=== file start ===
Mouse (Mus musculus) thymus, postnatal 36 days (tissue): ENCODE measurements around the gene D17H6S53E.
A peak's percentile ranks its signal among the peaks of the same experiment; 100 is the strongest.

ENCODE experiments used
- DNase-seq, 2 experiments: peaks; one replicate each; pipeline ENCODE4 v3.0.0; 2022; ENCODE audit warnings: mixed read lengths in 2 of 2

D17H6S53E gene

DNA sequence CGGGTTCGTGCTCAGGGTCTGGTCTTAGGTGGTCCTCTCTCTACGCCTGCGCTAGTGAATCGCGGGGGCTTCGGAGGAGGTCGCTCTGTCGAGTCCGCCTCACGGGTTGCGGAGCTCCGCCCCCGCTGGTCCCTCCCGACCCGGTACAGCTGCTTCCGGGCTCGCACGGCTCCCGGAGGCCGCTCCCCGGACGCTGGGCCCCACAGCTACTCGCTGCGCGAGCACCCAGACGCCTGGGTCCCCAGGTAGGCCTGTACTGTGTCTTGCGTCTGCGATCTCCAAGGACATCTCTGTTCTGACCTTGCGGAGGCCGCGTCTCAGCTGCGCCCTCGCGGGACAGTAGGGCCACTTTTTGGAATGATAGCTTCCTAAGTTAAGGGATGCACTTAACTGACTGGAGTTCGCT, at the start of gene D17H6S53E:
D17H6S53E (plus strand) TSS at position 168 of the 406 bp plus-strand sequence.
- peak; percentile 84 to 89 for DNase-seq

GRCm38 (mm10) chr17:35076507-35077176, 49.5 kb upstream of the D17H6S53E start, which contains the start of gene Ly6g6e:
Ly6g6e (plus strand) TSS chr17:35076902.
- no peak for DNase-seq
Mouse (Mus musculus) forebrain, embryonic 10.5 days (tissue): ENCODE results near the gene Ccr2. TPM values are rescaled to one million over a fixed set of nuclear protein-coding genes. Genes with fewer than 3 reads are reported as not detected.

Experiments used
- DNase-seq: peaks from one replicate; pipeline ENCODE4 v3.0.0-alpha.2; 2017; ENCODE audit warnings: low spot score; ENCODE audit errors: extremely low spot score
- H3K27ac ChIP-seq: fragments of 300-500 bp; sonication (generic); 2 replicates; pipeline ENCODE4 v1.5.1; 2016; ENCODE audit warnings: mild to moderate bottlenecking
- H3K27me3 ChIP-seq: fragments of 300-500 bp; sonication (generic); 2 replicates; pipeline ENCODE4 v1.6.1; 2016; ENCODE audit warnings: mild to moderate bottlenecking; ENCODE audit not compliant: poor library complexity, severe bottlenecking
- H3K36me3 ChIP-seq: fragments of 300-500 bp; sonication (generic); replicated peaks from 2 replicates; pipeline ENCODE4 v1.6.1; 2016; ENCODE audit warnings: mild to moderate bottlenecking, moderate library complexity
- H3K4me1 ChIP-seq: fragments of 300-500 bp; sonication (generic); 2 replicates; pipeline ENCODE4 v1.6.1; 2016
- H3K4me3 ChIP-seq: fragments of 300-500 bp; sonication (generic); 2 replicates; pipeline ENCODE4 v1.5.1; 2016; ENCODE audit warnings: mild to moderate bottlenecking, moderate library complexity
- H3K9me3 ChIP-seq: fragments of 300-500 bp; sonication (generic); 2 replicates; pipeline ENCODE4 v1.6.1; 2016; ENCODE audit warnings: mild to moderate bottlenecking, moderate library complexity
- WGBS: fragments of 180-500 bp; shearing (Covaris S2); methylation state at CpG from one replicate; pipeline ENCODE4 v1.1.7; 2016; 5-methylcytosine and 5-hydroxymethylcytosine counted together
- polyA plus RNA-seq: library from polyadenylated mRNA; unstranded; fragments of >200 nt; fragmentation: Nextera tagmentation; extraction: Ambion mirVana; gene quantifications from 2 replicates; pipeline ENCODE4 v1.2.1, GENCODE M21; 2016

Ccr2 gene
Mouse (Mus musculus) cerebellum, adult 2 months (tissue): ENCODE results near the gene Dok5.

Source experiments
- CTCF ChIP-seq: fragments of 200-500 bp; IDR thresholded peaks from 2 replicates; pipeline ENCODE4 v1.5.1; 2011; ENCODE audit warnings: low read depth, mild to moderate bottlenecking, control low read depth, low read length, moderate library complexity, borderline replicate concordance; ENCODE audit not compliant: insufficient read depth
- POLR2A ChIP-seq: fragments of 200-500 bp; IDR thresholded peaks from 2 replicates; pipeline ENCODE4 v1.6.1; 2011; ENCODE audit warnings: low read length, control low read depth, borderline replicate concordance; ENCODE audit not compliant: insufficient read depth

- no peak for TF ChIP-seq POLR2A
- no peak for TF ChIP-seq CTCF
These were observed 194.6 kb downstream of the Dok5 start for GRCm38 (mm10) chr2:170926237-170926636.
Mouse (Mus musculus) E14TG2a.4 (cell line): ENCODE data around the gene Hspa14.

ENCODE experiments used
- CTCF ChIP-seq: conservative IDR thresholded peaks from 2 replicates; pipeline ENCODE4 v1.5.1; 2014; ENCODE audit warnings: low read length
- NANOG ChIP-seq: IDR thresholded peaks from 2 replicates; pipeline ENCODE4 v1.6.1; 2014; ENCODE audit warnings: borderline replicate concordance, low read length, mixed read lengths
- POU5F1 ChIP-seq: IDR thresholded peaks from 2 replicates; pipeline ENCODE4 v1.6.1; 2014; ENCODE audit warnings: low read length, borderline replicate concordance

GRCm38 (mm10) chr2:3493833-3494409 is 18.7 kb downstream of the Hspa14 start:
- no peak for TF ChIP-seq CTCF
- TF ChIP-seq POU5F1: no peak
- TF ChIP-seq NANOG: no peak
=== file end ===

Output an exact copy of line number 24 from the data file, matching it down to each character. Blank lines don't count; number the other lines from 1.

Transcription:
Mouse (Mus musculus) cerebellum, adult 2 months (tissue): ENCODE results near the gene Dok5.